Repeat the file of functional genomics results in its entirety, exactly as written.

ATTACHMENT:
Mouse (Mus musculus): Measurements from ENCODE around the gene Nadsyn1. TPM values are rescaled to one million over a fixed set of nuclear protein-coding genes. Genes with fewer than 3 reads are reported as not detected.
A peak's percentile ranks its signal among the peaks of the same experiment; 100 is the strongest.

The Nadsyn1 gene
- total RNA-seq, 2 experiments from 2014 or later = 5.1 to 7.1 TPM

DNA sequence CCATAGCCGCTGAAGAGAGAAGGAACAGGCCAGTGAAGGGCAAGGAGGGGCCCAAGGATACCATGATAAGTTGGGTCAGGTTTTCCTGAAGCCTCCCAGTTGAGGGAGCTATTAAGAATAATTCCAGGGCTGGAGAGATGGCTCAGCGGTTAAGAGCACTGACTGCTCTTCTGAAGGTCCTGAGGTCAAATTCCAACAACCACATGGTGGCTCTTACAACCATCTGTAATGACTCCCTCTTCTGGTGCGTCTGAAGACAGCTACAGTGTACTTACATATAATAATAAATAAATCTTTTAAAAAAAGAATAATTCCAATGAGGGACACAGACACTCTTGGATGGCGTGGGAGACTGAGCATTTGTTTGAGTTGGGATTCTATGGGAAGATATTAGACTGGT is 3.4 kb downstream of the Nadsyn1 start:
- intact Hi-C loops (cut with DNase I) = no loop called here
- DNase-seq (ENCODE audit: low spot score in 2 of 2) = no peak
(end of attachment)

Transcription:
Mouse (Mus musculus): Measurements from ENCODE around the gene Nadsyn1. TPM values are rescaled to one million over a fixed set of nuclear protein-coding genes. Genes with fewer than 3 reads are reported as not detected.
A peak's percentile ranks its signal among the peaks of the same experiment; 100 is the strongest.

The Nadsyn1 gene
- total RNA-seq, 2 experiments from 2014 or later = 5.1 to 7.1 TPM

DNA sequence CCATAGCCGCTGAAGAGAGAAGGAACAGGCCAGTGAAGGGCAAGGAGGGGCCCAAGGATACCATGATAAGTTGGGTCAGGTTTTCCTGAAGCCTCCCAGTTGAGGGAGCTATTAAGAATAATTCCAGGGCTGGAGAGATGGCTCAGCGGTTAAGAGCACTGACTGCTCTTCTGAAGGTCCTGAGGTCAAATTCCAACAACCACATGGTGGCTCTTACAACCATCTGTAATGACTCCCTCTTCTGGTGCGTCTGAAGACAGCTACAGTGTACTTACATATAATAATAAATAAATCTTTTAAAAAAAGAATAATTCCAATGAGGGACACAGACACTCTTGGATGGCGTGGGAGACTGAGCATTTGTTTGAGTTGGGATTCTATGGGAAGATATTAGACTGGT is 3.4 kb downstream of the Nadsyn1 start:
- intact Hi-C loops (cut with DNase I) = no loop called here
- DNase-seq (ENCODE audit: low spot score in 2 of 2) = no peak